A Look at the Defensive Backs
Aug. 19, 2008
STANFORD, Calif. - Despite the losses of part-time starters Nick Sanchez (53 tackles; team-high four interceptions) and Tim Sims (31 tackles), Stanford's secondary is long on experience, with veterans strong safety Bo McNally, free safety Austin Yancy and left cornerback Wopamo Osaisai having combined for 38 career starts over the last three seasons.
Stanford also boasts quality depth in the defensive backfield in senior Kris Evans and sophomore Corey Gatewood, who are battling for the starting job at right corner along with Taylor Skaufel, who will make a strong push for starting time at free safety.
McNally, who is included on the preseason watch list for the Ronnie Lott Trophy, earned honorable mention All-Pac-10 honors last season after starting all 12 games at free safety and leading the team in tackles (114). The leader of the Cardinal secondary, McNally led or co-led the team in tackles seven times last season and ranked second on the squad with two interceptions. He ranks second among Stanford's active players with 135 career tackles.
'Bo's a very consistent player who has great instincts,' said defensive backs coach Clayton White. 'He got better as the season progressed last year and still has room for growth.'
Yancy started all 12 games at strong safety last season and finished with 47 tackles and five pass breakups. He returned his only interception 31 yards for a touchdown in the third quarter in Stanford's upset victory over USC. Originally recruited as a wide receiver (he made six starts at WR in 2006), coaches feel the lanky junior will combine his natural skills with added confidence to develop into a top coverman.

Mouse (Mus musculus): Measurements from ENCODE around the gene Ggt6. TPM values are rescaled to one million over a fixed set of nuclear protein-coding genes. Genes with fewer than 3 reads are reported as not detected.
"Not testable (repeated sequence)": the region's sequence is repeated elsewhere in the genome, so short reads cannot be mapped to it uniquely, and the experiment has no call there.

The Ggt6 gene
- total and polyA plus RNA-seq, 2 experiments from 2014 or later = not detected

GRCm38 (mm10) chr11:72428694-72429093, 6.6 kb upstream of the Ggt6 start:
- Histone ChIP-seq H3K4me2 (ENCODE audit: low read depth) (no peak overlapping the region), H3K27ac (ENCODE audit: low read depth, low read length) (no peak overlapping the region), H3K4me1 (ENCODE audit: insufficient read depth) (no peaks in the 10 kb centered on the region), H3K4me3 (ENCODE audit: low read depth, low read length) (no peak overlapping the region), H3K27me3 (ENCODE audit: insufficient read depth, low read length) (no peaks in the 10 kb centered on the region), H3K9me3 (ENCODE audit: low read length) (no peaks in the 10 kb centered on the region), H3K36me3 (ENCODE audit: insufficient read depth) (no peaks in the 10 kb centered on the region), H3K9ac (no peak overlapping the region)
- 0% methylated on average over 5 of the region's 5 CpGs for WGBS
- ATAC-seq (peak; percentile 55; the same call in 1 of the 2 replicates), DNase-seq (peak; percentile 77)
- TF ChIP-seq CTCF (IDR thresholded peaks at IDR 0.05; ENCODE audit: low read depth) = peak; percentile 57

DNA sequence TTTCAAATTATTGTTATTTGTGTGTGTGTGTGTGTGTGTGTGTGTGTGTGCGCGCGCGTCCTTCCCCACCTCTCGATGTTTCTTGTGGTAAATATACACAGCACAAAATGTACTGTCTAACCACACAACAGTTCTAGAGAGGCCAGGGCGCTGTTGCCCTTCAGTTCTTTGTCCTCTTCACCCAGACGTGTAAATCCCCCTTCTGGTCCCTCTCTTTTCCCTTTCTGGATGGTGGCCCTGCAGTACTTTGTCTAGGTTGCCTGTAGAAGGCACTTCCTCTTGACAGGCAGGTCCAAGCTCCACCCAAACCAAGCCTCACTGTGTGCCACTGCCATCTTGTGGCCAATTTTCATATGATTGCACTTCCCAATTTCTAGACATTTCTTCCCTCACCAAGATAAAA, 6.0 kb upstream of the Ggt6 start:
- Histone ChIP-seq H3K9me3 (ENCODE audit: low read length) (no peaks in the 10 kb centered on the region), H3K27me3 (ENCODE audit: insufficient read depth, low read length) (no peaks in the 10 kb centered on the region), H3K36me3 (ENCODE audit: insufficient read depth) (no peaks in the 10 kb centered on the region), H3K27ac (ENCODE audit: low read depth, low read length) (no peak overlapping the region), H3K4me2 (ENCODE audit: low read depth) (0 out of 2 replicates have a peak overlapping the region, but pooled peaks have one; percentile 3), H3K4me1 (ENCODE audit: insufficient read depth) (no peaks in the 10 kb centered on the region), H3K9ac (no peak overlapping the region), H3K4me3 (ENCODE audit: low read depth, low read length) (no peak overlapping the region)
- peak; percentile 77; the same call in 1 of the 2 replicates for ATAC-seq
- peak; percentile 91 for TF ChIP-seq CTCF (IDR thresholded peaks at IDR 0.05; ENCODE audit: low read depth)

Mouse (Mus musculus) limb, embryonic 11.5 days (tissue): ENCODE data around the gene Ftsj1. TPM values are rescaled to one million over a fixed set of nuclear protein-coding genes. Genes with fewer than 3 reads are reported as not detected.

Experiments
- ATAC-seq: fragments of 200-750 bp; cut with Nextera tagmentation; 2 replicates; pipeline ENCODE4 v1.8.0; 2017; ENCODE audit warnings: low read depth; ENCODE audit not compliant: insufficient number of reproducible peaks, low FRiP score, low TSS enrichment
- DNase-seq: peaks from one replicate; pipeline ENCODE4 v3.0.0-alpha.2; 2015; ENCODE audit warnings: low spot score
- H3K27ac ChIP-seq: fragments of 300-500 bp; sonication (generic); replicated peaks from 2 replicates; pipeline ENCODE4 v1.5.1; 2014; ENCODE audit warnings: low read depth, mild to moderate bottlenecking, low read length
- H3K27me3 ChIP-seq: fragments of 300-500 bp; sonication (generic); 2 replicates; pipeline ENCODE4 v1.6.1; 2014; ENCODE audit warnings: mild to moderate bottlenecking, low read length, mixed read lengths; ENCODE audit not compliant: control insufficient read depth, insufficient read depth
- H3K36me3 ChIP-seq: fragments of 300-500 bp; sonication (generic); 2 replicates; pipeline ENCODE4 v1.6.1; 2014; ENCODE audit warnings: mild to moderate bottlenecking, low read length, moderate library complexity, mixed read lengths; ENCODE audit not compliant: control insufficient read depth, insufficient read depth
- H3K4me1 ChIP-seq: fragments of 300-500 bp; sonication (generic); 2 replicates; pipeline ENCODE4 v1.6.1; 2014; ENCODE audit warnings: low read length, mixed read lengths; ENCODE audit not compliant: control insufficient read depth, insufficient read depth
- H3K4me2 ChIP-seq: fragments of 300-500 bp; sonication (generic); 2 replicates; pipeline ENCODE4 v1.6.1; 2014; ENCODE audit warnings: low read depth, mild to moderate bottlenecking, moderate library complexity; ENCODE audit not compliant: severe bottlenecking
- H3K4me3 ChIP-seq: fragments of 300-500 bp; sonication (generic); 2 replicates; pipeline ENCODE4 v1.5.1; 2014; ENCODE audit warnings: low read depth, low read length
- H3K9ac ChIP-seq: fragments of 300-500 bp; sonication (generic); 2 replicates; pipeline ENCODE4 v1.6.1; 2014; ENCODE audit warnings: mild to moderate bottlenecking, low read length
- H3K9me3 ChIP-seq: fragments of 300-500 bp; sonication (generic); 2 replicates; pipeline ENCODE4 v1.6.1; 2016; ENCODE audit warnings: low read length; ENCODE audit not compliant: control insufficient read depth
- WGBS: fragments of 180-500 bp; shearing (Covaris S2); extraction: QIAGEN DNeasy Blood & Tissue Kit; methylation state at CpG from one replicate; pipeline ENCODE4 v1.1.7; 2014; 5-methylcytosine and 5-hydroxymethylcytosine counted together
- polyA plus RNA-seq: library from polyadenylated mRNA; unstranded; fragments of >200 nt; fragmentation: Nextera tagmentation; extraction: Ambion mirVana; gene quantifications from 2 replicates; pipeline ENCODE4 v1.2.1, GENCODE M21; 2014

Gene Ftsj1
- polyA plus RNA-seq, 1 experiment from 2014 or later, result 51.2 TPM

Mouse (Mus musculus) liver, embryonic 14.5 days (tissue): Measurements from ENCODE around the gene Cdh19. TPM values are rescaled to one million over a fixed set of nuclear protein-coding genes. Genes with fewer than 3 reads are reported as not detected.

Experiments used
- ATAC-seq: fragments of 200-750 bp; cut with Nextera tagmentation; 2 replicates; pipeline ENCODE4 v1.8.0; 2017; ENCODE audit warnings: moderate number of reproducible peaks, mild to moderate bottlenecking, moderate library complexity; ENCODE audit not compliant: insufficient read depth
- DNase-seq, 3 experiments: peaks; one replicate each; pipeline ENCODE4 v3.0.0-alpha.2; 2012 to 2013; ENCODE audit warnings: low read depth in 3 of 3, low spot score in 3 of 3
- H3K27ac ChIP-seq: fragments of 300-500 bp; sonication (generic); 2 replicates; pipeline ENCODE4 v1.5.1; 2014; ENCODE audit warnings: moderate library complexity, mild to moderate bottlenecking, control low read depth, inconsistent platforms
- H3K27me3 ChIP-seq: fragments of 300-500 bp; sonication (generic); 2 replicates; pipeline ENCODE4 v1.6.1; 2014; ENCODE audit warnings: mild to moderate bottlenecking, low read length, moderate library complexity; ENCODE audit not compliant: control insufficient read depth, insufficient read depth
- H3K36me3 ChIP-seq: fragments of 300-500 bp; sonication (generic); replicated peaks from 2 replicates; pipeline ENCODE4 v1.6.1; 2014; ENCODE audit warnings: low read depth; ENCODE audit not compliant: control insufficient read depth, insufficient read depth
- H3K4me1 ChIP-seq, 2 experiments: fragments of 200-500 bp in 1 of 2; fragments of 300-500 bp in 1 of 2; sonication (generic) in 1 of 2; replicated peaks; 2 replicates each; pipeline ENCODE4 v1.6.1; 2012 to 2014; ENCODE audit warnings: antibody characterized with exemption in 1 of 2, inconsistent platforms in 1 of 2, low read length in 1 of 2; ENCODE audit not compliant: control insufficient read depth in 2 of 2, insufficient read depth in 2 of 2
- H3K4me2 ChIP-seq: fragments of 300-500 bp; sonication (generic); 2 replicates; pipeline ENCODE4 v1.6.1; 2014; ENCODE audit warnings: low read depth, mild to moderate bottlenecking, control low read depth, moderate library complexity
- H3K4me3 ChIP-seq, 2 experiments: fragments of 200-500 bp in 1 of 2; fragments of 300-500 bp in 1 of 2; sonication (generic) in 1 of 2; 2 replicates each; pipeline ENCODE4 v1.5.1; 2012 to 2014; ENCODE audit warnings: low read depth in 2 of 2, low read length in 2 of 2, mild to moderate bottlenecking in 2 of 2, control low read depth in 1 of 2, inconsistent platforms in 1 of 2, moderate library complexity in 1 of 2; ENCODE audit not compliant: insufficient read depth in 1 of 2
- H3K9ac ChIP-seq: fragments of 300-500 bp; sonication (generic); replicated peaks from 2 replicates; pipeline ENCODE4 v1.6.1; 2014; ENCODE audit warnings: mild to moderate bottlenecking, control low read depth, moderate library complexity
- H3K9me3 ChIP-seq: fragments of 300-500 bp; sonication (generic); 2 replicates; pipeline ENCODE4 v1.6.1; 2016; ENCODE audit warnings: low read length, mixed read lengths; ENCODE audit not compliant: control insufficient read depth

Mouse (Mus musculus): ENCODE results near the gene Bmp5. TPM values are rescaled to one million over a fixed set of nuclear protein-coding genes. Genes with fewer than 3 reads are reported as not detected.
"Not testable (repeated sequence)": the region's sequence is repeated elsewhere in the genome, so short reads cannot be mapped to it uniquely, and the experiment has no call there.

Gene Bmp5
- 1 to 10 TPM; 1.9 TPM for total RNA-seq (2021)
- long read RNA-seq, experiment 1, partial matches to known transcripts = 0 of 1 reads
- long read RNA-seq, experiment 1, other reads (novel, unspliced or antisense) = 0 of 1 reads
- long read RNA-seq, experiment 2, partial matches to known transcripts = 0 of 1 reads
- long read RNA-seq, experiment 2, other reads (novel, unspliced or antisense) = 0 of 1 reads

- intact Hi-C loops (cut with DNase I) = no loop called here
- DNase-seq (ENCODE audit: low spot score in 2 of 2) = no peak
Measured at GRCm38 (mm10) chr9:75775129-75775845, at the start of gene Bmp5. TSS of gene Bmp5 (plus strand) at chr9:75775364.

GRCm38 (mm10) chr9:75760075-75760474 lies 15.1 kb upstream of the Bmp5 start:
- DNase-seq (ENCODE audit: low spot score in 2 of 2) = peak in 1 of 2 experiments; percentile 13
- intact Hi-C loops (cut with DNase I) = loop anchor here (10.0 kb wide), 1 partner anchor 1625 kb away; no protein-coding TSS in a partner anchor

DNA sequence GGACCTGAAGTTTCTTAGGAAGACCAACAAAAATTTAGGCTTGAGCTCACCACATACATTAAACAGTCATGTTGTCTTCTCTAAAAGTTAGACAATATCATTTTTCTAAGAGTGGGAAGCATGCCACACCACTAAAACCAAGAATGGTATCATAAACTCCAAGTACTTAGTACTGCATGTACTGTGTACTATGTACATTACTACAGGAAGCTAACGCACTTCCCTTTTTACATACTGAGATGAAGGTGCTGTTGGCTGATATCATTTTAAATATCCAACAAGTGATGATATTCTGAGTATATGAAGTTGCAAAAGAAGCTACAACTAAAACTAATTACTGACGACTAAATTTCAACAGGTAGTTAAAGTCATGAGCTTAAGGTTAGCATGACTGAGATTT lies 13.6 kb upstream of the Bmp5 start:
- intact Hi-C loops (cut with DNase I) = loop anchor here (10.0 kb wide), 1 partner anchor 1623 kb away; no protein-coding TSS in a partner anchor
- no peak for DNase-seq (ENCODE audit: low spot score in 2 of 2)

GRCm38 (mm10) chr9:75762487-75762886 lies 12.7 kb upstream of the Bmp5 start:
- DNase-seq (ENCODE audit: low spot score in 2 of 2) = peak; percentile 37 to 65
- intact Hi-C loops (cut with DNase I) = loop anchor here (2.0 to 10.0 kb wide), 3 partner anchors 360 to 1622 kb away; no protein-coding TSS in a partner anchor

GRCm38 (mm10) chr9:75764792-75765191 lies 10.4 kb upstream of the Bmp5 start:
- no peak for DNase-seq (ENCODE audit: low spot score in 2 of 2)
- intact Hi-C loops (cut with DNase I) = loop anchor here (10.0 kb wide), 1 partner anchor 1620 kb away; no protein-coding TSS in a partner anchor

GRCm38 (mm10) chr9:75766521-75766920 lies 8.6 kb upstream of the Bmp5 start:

Along with McNally, Osaisai ranks as Stanford's most experienced player in the secondary with 13 career starts. He played in all 12 games and made seven starts at left cornerback last season, finishing with 45 tackles, including 26 solo efforts. He possibly made the most strides of any player during spring drills and was selected as the team's most improved player at the conclusion of spring workouts. The Pac-10's 100 meter track champion, he continues Stanford's tradition of outstanding two-sport athletes.
'Wopamo has had an unbelievable offseason and his hard work has carried over into cam,' said Harbaugh. 'He is a physical corner with great ball skills and he has really elevated his game over the last eight months. He has taken ownership in his position.'
Junior Mark Mueller, one of the team's most versatile players, figures into the picture at left cornerback behind Osasai after transitioning from wide receiver during spring drills. A tall, lanky player, he will also be a valuable contributor on Stanford's special teams unit.
The starting job at right corner will likely go to either Evans or Gatewood, although the two could be interchangeable as the season progresses. Evans saw action in all 12 games last season, earning starts in each of the last four contests. He finished the season with 40 tackles (27 solo), ranked second on the team with seven pass breakups, one TFL and one forced fumble vs. TCU.
Gatewood moves back to his natural cornerback position this season after seeing action in 11 games as a backup running back in '07. He possesses as much natural ability as any of Stanford's defensive backs and needs only time to develop into a top-flight Pac-10 cornerback.
'Both players have high hopes for the position,' said Harbaugh. 'We're waiting for one of them to step up and emerge as the clear cut guy.'
Skaufel, who made 35 tackles last season as a natural freshman, is coming off an excellent spring and will push Yancy for the starting job at free safety.